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Behind Case Keenum, the Cougars have a chance to run the table and—just maybe—crash the BCS. Only their defense stands in the way

Case Keenum's cellphone finally rang on a Friday last January. Keenum, Houston's prolific quarterback, had shredded his right ACL against UCLA four months earlier, taking the Cougars from popular sleeper (Houston went 10--4 in '09) to dormant nonfactor (final '10 record: 5--7). Coach Kevin Sumlin was on the line with the news everyone had been waiting for: The NCAA had granted Keenum, already a fifth-year senior who was not considered to be an early-round pick in the 2011 NFL draft, a rare medical exception to play a sixth. (The university successfully argued that Keenum's 2006 redshirt season was due to an injury and beyond his control.) "There was a lot of pent-up anxiety," Keenum recalls of his family's response, "and we all just let it out."

Five weeks into 2011, the family has even more to whoop about. A recovered Keenum—who led the country in total offense in '08 and '09—threw for 471 yards last Thursday in a 49--42 win over UTEP. Once again he is a virtual lock to break the FBS career records for passing yards and touchdowns by year's end. (He's only 1,481 yards and 13 TDs away from those marks.) But best of all, the Heisman hopeful's presence has put an even wilder achievement on the table: the first BCS bowl for high-octane Houston (5--0).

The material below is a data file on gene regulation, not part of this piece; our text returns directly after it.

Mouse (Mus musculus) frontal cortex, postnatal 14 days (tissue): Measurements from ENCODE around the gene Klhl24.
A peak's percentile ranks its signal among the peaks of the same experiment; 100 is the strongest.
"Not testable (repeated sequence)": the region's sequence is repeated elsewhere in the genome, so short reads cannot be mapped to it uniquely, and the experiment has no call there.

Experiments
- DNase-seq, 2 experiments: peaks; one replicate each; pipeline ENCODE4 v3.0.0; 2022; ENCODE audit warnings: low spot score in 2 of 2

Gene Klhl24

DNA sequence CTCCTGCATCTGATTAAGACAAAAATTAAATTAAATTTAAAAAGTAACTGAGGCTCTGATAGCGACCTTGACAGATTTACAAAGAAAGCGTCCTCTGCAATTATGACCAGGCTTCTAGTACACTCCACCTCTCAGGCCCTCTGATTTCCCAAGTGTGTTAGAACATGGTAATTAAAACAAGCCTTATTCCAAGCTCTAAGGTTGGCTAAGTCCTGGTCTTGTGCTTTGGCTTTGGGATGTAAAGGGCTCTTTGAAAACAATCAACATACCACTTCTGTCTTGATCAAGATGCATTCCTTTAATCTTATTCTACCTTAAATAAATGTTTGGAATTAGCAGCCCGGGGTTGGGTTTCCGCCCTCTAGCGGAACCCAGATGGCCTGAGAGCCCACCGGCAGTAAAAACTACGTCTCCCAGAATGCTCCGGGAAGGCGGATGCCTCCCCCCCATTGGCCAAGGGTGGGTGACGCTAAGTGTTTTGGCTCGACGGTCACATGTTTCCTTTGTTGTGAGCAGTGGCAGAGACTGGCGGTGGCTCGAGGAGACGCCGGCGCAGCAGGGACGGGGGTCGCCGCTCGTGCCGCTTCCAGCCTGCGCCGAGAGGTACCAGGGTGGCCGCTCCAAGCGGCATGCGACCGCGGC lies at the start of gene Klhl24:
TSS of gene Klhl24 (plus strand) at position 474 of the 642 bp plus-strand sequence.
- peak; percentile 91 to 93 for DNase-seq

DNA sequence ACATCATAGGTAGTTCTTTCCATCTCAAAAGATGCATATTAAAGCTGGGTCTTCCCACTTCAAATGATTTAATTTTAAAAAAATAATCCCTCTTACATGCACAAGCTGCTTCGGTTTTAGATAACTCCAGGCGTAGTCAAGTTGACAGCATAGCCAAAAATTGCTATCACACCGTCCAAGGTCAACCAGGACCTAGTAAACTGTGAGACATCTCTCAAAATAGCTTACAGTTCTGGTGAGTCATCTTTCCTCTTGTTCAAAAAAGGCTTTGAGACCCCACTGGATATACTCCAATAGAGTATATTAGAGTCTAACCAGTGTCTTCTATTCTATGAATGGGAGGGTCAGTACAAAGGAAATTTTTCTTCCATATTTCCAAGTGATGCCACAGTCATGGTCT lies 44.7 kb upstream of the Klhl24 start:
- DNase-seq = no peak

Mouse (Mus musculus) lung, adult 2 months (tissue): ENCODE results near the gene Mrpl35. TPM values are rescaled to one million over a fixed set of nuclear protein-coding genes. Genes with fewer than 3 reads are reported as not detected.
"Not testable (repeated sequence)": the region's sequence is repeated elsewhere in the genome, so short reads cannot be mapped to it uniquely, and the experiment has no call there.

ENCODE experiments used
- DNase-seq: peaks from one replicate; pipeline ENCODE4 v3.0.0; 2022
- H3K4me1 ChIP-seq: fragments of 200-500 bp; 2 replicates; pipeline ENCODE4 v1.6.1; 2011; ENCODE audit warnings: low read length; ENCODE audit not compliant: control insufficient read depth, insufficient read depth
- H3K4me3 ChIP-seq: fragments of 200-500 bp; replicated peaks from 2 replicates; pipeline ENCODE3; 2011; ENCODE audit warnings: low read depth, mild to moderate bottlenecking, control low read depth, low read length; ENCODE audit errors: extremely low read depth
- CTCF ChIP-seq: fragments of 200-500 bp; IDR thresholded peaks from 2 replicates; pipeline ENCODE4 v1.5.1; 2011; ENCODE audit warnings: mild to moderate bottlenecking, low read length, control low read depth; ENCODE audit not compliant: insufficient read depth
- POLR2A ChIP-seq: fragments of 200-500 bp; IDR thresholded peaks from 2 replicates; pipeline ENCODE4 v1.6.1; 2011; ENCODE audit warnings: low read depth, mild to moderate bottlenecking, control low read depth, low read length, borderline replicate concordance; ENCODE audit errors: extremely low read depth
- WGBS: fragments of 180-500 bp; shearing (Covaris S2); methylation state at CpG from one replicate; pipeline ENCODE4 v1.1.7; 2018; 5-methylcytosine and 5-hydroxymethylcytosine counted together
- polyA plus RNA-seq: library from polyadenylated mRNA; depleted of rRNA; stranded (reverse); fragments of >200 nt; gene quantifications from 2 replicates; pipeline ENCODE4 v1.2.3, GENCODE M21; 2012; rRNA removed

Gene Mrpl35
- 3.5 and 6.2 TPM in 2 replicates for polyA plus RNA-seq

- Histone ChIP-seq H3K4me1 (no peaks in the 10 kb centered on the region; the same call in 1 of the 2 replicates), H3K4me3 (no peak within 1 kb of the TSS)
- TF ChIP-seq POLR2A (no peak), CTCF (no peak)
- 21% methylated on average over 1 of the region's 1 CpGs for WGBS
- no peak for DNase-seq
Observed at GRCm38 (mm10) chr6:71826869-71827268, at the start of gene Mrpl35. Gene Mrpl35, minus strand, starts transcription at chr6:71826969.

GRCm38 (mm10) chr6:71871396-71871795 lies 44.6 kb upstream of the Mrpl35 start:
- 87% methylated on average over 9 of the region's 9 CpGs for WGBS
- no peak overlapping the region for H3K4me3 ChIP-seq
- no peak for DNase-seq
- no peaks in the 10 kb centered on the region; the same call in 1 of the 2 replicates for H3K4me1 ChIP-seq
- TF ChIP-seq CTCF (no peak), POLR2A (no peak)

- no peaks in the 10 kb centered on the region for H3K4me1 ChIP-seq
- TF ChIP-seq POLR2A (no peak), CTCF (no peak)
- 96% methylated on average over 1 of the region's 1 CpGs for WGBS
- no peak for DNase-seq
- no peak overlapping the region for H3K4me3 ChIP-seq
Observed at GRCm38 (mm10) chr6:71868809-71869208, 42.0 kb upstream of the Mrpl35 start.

Over the last five years Boise State and TCU have drilled BCS busting down to a straightforward science: Docket a few big-conference opponents and win out. This year, while Houston won't have high-major scalps—its best win will be a 38--34 victory over UCLA—the Cougars will have a viable argument thanks to a C-USA schedule free of Central Florida and Southern Miss, which puts 13--0 in play. The big question? It should be familiar to people who can recall Houston's run-and-shoot days of the late 1980s: Whether an unstoppable offense (No. 1 in yards at 610.0 per game) can get any help from a defense that surrendered 133 points to the four opponents not named Georgia State. "We try to be honest with ourselves," Sumlin admits. "For us to be the program that we want to be, we've got to be better defensively."

If that happens, help will still be needed. No. 5 Boise State, the leading contender for Houston's theoretical BCS bid, needs to stumble at least once and maybe twice. Two Boise losses plus a Cougars top 12 finish in the final BCS standings (or at least a ranking better than the Big East champ's as long as Houston is in the top 16) would be enough to make history. And get the Keenums hooting again.

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HEISMAN CASE? In the tradition of Andre Ware and David Klingler, Keenum is putting up soon-to-be-record-breaking numbers.